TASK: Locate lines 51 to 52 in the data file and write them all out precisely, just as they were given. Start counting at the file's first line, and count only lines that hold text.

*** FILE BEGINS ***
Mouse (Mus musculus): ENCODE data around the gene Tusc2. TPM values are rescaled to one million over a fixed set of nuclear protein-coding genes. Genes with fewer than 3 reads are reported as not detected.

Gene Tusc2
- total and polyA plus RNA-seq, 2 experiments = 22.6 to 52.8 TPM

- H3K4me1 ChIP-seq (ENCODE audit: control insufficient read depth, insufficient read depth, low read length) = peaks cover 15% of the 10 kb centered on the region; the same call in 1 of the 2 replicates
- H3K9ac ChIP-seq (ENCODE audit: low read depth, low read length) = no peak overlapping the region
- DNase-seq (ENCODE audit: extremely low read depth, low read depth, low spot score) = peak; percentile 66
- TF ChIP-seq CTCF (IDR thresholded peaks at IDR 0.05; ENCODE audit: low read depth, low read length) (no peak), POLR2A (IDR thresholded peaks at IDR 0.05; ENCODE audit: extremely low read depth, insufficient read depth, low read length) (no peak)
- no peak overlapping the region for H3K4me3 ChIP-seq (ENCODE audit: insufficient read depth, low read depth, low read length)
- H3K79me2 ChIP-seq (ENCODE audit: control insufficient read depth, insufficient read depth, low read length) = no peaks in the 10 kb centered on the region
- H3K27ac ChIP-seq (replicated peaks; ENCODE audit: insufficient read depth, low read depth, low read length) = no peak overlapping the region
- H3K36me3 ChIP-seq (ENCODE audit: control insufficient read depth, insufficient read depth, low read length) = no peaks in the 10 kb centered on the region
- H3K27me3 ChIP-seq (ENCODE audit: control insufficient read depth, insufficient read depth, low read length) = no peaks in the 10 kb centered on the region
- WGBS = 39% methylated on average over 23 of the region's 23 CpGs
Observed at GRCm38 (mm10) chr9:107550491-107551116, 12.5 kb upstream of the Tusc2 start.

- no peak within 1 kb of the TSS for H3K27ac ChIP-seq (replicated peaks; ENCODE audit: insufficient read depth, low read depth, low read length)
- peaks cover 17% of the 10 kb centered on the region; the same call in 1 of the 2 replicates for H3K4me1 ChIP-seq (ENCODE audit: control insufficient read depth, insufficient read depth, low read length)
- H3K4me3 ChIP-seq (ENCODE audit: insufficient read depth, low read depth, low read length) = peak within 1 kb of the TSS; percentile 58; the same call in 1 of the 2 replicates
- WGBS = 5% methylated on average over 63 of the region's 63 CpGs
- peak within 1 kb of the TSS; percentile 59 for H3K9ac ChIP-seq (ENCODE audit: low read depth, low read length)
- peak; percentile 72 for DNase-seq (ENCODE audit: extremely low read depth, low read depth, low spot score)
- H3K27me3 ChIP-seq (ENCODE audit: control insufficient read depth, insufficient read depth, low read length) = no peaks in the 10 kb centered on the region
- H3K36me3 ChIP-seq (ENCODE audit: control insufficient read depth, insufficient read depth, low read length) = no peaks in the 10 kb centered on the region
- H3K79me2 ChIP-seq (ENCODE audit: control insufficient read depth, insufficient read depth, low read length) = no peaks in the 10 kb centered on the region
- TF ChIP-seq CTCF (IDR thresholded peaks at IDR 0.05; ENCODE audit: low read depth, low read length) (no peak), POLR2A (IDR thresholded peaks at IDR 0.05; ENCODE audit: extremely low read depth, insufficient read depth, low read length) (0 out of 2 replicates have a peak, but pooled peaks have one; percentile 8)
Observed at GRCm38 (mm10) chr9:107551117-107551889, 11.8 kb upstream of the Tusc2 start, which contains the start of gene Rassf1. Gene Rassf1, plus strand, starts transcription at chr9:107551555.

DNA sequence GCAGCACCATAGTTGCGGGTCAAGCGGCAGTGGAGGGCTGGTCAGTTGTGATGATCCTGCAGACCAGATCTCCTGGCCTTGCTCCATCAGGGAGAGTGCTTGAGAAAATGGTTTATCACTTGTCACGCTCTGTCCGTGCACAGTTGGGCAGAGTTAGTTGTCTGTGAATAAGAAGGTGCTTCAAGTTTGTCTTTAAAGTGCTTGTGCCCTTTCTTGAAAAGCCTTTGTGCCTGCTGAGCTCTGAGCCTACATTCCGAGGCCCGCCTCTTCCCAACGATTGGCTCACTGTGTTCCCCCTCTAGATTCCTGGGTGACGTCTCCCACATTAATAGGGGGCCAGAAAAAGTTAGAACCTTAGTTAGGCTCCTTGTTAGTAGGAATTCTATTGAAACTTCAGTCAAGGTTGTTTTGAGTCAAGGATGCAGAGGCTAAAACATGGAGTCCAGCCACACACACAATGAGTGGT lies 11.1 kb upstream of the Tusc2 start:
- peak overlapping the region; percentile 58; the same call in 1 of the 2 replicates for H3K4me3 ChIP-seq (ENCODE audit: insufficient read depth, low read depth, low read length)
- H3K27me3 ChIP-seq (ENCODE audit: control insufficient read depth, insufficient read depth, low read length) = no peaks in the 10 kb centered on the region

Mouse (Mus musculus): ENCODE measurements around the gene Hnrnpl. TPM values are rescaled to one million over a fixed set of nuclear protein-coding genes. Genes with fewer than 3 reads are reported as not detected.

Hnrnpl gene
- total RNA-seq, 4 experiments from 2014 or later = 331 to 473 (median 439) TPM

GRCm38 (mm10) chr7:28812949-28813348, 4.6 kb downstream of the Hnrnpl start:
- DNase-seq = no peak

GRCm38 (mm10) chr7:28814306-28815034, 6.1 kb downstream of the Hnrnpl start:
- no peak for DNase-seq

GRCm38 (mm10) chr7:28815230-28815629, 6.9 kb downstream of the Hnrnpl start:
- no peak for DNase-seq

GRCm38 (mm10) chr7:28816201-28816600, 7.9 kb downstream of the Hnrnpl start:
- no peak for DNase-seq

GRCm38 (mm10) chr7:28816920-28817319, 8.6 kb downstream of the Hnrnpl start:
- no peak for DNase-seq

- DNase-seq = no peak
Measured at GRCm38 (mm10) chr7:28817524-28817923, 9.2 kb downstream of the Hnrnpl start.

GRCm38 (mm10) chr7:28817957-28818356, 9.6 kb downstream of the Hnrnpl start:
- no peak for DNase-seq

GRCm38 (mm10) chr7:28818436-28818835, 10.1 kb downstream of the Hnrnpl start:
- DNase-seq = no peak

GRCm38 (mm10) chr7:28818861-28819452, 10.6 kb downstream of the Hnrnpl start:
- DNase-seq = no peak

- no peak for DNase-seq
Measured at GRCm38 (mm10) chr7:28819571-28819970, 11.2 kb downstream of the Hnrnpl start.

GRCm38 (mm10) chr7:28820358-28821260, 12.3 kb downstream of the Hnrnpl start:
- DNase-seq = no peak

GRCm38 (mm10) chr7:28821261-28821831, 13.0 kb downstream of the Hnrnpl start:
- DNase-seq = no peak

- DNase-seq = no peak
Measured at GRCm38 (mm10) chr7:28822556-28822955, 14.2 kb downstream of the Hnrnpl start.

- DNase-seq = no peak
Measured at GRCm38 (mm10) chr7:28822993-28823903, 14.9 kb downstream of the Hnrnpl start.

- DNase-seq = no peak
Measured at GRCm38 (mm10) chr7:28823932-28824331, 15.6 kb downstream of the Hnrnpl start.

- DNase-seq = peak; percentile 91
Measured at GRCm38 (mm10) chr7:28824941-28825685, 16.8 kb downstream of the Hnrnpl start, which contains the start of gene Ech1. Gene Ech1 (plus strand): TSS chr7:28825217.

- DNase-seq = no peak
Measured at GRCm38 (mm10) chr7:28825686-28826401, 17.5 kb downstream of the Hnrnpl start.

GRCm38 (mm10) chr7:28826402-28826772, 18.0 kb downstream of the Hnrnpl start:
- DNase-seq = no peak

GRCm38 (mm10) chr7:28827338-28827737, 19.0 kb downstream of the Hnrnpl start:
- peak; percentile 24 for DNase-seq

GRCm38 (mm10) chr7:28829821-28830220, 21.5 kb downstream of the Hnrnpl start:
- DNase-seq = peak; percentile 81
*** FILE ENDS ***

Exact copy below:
Measured at GRCm38 (mm10) chr7:28819571-28819970, 11.2 kb downstream of the Hnrnpl start.

GRCm38 (mm10) chr7:28820358-28821260, 12.3 kb downstream of the Hnrnpl start: